John Calvin wrote about the Lord's calling as a basis of our way of life.
[T]he Lord bids each one of us in all life's actions to look to his calling; he has appointed duties for every man in his particular way of life. A man of obscure station will lead a private life ungrudgingly so as not to leave the rank in which he has been placed by God. Again, it will be no slight relief from cares, labors, troubles, and other burdens for a man to know that God is his guide in all these things. The magistrate will discharge his functions more willingly; the head of the household will confine himself to his duty; each man will bear and swallow the discomforts, vexations, weariness, and anxieties in his way of life, when he has been persuaded that the burden was laid upon him by God..2
Marriage and a Man's Calling
Excerpts of R. J. Rushdoony's insights also highlight how a man should choose his vocation because Rushdoony relates man's vocational calling to his wife as a helper, to the family, and to man's covenant calling in his vocation as God's vice-regent on earth:
According to Genesis 1:26-28, man was created to exercise dominion over the earth and to subdue it,
This then was man's holy calling under God, work and knowledge toward the purpose of subduing the earth and exercising dominion over it.
Man realizes himself in terms of work under God, and hence the radical destructiveness to man of meaningless or frustrating work, or of a social order which penalizes the working man in the realization of the fruits of his labors.
Men find an exaltation in a task well done, and in knowledge gained, because in and through work and knowledge their dominion under God is extended.
Man was required to know himself first of all in terms of his calling before he was given a help-meet, Eve. Thus, not until Adam, for an undefined but apparently extensive length of time, had worked at his calling, cared for the garden and come to know the creatures thereof, was he given a wife.
[T]he role of the woman is to be a helper in a governmental function. She is a helper to man in the subduing of the earth and in exercising dominion over it in whatever terms necessary to make her husband's life and work more successful.
Because man is to be understood in terms of his calling under God, all of man's life is to be interpreted in terms of this calling also. When work is futile, men cannot rest from their labors, because their satisfaction therein is gone. Men then very often seek to make work purposeful by working harder.
A basic and unrecognized cause of tensions in marriage is the growing futility of work in an age where apostate and statist trends rob work of its constructive goals.. Dostoyevsky pointed out that men could be broken in Siberia, not by hard labor but by meaningless labor, such as moving a pile of boulders back and forth endlessly. Such work, however slowly or lazily done, destroys a man, whereas meaningful work strengthens and even exalts him.3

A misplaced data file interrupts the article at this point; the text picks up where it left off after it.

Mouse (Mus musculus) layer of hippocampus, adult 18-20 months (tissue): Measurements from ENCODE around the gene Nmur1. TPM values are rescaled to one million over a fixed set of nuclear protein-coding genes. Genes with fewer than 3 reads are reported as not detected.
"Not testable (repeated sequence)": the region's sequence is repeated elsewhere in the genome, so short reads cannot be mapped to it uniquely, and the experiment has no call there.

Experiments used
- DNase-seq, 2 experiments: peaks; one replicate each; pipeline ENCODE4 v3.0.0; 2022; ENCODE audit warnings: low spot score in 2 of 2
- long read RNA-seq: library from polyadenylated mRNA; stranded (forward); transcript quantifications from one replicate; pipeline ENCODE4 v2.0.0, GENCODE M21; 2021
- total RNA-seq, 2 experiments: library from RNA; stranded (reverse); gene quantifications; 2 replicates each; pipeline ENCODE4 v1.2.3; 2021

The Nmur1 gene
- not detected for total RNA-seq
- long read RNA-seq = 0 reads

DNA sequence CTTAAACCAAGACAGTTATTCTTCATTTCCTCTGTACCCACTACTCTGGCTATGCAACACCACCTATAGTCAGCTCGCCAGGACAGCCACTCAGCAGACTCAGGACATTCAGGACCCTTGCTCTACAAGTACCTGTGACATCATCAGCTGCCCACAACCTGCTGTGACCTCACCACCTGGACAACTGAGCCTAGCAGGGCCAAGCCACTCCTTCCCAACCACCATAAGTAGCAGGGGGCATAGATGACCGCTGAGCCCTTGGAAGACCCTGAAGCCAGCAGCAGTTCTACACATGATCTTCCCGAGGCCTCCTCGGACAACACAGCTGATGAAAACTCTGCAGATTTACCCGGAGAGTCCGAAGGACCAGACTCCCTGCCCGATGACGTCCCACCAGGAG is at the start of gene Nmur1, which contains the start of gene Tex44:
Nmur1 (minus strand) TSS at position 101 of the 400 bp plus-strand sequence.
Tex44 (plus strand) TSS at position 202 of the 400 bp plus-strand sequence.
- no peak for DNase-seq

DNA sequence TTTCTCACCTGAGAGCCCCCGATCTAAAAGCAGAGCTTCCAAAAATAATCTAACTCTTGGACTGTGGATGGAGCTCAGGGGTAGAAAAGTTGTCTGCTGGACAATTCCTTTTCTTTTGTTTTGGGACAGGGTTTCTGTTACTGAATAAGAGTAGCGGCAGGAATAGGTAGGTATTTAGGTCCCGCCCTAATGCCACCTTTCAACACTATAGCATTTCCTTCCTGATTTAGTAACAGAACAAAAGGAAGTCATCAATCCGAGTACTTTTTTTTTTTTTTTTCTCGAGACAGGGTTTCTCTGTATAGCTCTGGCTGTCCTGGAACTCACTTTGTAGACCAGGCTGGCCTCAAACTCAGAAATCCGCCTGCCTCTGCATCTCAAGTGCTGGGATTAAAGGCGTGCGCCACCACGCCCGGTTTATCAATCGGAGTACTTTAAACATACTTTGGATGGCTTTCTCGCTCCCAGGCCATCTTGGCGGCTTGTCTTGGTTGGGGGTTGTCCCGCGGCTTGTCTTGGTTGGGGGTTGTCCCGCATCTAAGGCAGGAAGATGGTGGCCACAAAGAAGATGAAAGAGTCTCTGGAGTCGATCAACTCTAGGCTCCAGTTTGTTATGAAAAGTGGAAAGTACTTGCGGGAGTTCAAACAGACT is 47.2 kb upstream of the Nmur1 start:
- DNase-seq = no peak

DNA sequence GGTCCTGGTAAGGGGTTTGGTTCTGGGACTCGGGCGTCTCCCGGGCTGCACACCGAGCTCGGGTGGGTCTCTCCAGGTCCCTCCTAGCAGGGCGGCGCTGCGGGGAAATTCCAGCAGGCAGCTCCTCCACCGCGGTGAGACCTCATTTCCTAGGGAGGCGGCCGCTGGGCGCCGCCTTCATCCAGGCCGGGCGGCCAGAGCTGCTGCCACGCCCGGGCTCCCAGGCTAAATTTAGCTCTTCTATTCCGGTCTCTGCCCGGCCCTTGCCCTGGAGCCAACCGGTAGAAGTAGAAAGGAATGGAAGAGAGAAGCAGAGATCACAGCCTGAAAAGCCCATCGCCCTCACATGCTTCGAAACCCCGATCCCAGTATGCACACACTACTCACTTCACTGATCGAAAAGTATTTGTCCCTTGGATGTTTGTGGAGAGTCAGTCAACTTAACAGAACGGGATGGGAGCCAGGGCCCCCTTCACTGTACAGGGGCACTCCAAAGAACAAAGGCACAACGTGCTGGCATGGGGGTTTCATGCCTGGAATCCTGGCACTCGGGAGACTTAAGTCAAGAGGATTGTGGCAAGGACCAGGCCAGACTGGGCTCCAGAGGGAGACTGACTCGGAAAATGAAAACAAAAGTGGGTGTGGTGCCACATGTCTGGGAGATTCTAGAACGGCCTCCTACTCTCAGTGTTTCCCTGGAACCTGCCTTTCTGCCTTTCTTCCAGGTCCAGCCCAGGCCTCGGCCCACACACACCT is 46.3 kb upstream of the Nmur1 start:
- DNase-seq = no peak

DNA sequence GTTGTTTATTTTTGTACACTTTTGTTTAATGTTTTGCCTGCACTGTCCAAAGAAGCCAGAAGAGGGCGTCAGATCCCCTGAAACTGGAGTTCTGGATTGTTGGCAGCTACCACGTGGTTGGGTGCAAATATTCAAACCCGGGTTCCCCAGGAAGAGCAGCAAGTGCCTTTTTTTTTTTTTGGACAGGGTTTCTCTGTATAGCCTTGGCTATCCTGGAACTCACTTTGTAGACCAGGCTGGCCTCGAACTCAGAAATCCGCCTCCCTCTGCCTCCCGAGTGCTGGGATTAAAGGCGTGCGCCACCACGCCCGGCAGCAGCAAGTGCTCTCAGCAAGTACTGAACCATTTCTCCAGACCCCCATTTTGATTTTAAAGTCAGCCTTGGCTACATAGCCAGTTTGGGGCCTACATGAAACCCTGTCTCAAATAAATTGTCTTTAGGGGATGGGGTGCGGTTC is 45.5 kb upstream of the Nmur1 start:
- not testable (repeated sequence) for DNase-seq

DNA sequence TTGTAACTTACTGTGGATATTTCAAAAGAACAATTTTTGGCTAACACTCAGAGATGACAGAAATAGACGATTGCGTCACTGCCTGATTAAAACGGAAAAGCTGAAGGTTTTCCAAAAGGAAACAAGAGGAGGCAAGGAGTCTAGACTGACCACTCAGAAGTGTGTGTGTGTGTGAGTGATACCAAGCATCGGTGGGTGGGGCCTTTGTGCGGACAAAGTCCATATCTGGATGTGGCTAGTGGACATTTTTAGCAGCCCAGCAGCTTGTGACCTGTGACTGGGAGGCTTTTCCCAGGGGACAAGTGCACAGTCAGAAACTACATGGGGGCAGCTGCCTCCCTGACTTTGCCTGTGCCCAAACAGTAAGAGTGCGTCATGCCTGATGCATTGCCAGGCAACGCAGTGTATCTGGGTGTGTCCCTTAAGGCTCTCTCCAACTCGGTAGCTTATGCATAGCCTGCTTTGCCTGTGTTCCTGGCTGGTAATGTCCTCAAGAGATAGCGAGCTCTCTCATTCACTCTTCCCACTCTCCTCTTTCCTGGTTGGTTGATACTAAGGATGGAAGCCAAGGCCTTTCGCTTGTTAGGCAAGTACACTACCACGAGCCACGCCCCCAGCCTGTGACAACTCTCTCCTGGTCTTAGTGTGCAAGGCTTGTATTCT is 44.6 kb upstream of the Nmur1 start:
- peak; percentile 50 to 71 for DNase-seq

Note especially Rushdoony's emphasis on the mutually supportive relationship between husband and wife in their joint role in building the Kingdom of Christ . It is not a relationship of antagonistic goals, as is so often depicted by pseudo-intellectuals and the media today. Rather, it is a Biblical relationship of mutual love and respect between husband and wife regarding each one's role in their covenantal call in working out the husband's God-given vocation.
I thank God every day for my wife Ruth, the helpmeet He gave me! Her attitude has always reflected her namesake's statement to Naomi in Ruth 1:16. In my calling she has faithfully served as my most valuable helper and loyal critic, spiritual booster during times of trial, and endless source of suggestions, ideas, and constructive criticism. As the years have gone by, I have learned to give more weight, rather than less, to what she has to say, because I know that my best interests are at the center of her heart. Yes, we do sometimes disagree, and sometimes strongly, but we have learned to work differences of opinion out, because we always keep in sight our joint call to work in building the Kingdom of Christ.
Let each of us inspect our own life to evaluate how well we are responding to God's covenantal call, and make corrections where necessary. As Rushdoony says, "[T]here is no true dominion for man in and through work apart from God and His law-order."4 Let us be challenged by God's Word, and the insights given by Calvin and Rushdoony, to instill in our children and grandchildren the grand ideal of serving God through our vocational calling to the building of His Kingdom.
©Tom Rose, 2003
1. For a fuller report see: Jason Zweig, "The Great Fund Rip-Off," MONEY , October 2003, 51. The Securities and Exchange Commission (SEC) opposed the action of the New York attorney general on grounds that his action invades the regulatory territory given to the SEC. Note that the illegal wrongdoings happened under the "watchful eyes" (?) of the SEC. So much for the effectiveness of government "watchdog" agencies!
2. John T. McNeill, ed., Calvin: Institutes of the Christian Religion in two volumes (Philadelphia: Westminster Press, 1977), 724.
3. Rousas John Rushdoony, The Institutes of Biblical Law (n.p.: Presbyterian and Reformed Publishing Company, 1973), 342-346.
4. Ibid., 346.
- Tom Rose
Tom is a retired professor of economics, Grove City College, Pennsylvania. He is author of seven books and hundreds of articles dealing with economic and political issues. His articles have regularly appeared in The Christian Statesman, published by the National Reform Association, Pittsburgh, PA, and in many other publications. He and his wife, Ruth, raise registered Barzona cattle on a farm near Mercer, PA, where they also write and publish economic textbooks for use by Christian colleges, high schools, and home educators. Rose’s latest books are: Free Enterprise Economics in America and God, Gold and Civil Government.